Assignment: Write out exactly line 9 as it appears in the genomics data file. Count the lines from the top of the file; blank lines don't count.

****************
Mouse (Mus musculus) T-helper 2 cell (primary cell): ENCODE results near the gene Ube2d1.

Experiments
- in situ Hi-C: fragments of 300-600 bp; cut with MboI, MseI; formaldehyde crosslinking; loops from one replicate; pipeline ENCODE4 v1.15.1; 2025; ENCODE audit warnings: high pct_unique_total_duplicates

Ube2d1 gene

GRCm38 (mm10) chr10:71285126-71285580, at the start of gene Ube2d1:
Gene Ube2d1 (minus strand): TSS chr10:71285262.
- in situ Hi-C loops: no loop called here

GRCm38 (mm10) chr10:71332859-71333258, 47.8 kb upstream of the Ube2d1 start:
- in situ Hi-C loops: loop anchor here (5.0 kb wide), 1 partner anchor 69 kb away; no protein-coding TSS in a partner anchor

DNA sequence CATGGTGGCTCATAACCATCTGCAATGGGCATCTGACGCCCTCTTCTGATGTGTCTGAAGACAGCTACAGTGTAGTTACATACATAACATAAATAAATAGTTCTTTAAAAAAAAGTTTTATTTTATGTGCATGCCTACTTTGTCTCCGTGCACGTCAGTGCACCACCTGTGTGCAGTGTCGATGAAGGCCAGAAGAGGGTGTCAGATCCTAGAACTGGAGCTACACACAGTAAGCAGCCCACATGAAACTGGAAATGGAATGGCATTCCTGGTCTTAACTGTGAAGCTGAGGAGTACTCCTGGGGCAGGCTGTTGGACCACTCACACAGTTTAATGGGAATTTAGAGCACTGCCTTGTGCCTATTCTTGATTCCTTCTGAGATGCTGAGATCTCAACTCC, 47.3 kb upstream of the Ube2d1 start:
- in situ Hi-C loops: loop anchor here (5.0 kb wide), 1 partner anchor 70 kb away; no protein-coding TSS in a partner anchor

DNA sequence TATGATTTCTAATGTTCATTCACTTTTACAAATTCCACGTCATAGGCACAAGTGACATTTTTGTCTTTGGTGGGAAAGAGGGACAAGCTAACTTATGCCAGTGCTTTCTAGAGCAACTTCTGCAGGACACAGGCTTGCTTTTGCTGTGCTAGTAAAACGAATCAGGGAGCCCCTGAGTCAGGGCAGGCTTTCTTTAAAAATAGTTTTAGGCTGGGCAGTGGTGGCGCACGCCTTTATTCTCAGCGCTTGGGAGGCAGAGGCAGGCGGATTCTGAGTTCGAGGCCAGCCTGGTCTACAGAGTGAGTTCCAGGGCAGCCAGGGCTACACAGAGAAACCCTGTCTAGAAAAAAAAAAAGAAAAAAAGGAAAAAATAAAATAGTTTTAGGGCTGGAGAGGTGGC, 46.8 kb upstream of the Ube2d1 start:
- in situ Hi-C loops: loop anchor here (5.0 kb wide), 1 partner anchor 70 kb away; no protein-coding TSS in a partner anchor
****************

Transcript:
- in situ Hi-C loops: loop anchor here (5.0 kb wide), 1 partner anchor 69 kb away; no protein-coding TSS in a partner anchor